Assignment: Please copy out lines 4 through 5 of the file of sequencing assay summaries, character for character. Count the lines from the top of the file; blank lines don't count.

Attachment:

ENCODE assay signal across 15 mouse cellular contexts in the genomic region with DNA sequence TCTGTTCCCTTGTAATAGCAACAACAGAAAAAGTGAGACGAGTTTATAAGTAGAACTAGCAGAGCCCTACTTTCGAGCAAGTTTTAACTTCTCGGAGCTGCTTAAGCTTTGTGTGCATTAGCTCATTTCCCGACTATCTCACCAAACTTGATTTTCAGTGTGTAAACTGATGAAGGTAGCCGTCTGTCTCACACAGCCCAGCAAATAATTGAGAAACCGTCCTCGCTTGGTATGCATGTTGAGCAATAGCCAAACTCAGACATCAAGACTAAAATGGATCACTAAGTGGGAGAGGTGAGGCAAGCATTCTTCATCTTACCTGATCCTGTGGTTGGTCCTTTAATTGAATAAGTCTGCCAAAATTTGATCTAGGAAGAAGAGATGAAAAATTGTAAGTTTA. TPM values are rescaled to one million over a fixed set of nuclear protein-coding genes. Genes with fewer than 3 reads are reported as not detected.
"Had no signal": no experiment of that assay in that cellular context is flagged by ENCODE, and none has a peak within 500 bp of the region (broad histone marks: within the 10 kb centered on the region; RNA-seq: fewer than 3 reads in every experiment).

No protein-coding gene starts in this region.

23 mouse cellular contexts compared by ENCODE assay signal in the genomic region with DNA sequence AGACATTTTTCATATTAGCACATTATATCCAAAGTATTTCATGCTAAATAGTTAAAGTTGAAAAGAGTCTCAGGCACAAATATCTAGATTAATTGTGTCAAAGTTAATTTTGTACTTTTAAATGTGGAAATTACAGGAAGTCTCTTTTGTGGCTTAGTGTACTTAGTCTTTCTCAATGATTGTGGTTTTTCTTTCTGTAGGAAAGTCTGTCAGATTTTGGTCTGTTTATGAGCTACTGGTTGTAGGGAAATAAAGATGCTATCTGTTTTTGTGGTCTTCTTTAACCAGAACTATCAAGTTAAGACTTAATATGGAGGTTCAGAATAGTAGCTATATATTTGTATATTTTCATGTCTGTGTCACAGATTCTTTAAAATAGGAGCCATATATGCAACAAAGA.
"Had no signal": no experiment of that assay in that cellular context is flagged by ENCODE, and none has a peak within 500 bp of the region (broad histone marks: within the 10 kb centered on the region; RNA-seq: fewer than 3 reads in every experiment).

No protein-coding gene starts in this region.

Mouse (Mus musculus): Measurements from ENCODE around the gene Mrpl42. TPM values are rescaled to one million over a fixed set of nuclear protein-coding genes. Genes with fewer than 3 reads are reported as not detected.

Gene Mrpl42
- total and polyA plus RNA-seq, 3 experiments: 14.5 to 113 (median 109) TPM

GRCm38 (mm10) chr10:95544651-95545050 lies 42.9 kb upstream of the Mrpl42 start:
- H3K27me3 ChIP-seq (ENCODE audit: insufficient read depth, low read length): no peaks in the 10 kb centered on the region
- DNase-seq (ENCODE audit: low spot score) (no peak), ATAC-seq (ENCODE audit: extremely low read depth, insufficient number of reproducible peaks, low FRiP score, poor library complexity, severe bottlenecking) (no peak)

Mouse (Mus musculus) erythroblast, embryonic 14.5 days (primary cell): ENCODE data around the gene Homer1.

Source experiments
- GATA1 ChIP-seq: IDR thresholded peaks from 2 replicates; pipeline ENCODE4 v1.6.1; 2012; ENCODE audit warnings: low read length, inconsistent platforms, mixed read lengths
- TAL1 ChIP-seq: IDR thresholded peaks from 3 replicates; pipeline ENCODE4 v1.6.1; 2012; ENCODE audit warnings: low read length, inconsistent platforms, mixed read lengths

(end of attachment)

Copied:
23 mouse cellular contexts compared by ENCODE assay signal in the genomic region with DNA sequence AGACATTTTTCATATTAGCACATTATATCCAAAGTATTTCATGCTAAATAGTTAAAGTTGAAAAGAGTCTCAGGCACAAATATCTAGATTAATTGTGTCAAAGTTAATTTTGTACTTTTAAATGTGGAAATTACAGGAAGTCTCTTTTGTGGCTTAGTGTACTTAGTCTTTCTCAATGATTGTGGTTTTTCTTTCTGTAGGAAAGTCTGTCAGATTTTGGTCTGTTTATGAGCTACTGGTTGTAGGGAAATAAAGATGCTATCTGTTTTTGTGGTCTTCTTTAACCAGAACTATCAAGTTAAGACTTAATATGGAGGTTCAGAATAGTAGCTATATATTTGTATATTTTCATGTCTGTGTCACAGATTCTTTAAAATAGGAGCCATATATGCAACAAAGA.
"Had no signal": no experiment of that assay in that cellular context is flagged by ENCODE, and none has a peak within 500 bp of the region (broad histone marks: within the 10 kb centered on the region; RNA-seq: fewer than 3 reads in every experiment).